I don't know if you've ever tried eating a one-slice sandwich.
Yeah, one slice. Put one slice down. Then pile the slice with chicken, mayonnaise, pickles, tomatoes, lettuce and sauces. Now eat the slice of bread, will ya?
Ummm…I'd rather not, you say
Because even a dumbo knows that a one-slice sandwich is a recipe for disaster. The chicken pieces will drop; mayonnaise will ooze; pickles will pop and your clothes will be a sea of green lettuce.
Come to think of it, there's no such thing as a one-slice sandwich!
There's no such thing as a one slice-article either!
Your first fifty words of your article are the top slice. The last fifty words are your bottom slice.
Ever noticed the difference between slices of bread?
There is no difference. They look the same. They're the same colour, the same tone. In any normal sandwich, two slices of bread are mirror images of each other. And the sandwiching effect is what keeps the stuffing together.
Why on earth would you bother with sandwiching?
In one word: Closure.
Every showbiz person cringes at the curse of a bad ending. They know fully well, that a great presentation would crumble like a week-old cookie, if the ending wasn't dramatic enough.
You don't have, or need, the whiz-bang of show-biz
You don't need the 70 piece orchestra. You can create a great crescendo by simply sandwiching your article.
Tah, dah…Live examples of sandwiching in action
The first example/article below starts with Sarah and her testimonial. It starts with the problem of Sarah not being around to give a live testimonial. The article ends with Sarah and her testimonial.
The second article starts with the Olympics and deadlines. The article ends with Olympics and deadlines. And it gives you the solution, by recommending external deadlines. Read the articles below to see exactly how the opening and closing paragraphs are mirrors of each other.
You're at a live speaking event and you sure miss Sarah.
You see at your last event Sarah stood up and told the audience how wonderful you were. She told the audience how reluctant she was before buying your consulting services, and investing in your product. Then Sarah revealed her trump card. As a result of working with you, she now earns over $50,000 more than she did last year. She told the audience how much more confidence she has. How clients are flocking to her like they've never done before. How she took her first vacation in years.
And darn, Sarah's not around at this event. And no one's around to take Sarah's place. Darn, darn, darn.
A written testimonial doesn't allow for description of a customer. If you described a customer, you could at best talk about their occupation/post and designation. You could have a photo. Any other description would seem like overkill. In a real life situation, you have no such restrictions. You can paint a powerful picture by simply describing the customer in great detail. And then it will seem like Sarah's around — At every event!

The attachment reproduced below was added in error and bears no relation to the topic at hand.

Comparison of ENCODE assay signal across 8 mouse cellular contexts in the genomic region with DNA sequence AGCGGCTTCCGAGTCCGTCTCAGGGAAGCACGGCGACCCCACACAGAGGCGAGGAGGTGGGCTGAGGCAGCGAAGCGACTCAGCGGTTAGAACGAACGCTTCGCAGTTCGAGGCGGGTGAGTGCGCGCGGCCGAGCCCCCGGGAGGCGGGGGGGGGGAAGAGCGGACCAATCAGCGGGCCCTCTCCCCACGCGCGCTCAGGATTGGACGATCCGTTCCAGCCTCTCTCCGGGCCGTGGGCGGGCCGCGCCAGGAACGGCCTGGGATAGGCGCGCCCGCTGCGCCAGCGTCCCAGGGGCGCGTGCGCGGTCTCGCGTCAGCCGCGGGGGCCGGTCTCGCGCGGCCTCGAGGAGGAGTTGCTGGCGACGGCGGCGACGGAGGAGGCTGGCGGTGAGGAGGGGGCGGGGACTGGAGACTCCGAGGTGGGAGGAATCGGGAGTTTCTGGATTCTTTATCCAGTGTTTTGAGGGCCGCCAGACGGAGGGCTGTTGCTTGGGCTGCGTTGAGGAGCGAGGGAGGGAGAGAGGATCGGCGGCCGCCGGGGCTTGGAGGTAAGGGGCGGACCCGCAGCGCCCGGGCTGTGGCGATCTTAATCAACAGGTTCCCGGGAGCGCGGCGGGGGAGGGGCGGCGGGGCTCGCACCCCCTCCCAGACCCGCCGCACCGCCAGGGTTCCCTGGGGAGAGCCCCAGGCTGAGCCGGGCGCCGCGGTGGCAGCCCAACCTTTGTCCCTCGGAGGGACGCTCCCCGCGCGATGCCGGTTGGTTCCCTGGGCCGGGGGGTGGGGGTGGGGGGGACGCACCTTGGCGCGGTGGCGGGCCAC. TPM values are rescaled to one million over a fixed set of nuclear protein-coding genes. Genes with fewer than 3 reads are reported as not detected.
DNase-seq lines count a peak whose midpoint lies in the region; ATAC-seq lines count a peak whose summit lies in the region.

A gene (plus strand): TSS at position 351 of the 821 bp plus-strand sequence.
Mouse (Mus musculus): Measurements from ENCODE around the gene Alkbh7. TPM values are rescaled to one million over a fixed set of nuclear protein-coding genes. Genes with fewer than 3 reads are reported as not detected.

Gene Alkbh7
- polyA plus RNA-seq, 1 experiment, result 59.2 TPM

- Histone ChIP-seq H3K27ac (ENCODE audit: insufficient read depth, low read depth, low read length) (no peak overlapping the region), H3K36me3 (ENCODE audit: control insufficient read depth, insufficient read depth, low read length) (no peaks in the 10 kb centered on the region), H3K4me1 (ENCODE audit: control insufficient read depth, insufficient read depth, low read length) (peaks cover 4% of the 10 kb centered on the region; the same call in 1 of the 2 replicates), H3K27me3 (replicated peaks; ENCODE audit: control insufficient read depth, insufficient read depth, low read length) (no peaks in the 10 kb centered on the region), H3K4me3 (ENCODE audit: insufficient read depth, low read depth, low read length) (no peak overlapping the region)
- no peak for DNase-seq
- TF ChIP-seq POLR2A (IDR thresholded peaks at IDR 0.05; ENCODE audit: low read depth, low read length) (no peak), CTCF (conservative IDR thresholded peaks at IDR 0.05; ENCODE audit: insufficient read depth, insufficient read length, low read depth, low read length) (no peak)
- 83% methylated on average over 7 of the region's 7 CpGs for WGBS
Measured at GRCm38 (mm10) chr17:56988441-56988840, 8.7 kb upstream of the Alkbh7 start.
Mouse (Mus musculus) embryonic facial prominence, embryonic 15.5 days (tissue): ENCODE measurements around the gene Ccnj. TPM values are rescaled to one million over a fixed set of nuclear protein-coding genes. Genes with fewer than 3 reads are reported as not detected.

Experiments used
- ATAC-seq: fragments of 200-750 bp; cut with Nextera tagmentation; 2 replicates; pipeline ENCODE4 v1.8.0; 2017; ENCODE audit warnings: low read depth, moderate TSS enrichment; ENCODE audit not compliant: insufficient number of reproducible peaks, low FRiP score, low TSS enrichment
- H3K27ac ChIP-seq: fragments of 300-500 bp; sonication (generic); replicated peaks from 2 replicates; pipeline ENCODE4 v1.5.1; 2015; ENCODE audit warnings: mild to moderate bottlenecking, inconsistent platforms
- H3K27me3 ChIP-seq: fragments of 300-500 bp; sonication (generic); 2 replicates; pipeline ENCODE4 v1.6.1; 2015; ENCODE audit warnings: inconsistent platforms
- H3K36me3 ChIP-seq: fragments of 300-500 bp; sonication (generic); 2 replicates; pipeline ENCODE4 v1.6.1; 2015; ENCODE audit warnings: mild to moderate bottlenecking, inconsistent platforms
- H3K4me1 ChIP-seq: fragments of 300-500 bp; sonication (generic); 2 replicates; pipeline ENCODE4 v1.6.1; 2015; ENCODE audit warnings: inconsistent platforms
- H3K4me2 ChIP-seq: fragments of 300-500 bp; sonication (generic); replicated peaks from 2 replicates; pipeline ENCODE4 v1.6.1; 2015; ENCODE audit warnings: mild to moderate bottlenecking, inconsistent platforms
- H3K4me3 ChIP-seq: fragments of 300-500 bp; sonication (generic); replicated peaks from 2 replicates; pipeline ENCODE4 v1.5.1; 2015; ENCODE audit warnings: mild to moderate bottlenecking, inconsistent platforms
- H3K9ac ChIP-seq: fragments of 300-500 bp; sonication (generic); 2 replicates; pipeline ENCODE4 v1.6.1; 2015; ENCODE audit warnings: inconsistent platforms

Ever seen an Olympics opening ceremony postponed because they needed to push the deadline just a little further? Have you ever seen an Olympics abandoned because some one was ill or feeling lazy? So how come your tiny marketing project runs into so much trouble, time after time? I call it the curse of internal marketing deadlines.
Get yourself a whole bunch of external deadlines.
Take the client's money in advance. Then see how your you-know-what will be on fire. Your Olympics will loom up and you'll have no choice but to deliver. Internal deadlines are a curse. Go for external deadlines. They give you focus.
The Psychology Behind Sandwiching
The biggest reason your customer started reading the article, is because they snuggled up to your first fifty words. When you use ‘sandwiching' in your copywriting, you close with the same thought that attracted your customer in the first place.
You didn't have to create a whole lot of whiz-bang to end on a crescendo. All you had to do was mirror your ending paragraphs with the opening paragraphs. And yipee-yahooey, you have a powerful closure.
Ahem, remember one more thing
You noticed that the articles started with a problem, and ended with a solution, didn't you? Starting with the problem gets your customer's attention, and closing with the solution, creates a parallel form of closure. In all your copy, look to create drama when opening your copy and create closure when closing your copy.
Don't let the drought in…
The ending of your copy needs closure. Don't leave the door on your article open.
Stop for a second, and look at the copy you're writing today. Do the opening and ending paragraphs nicely hold the contents of your article/copy together? Does your copy have a top and bottom slice?
Or are you still taking a gamble on a one-slice sandwich?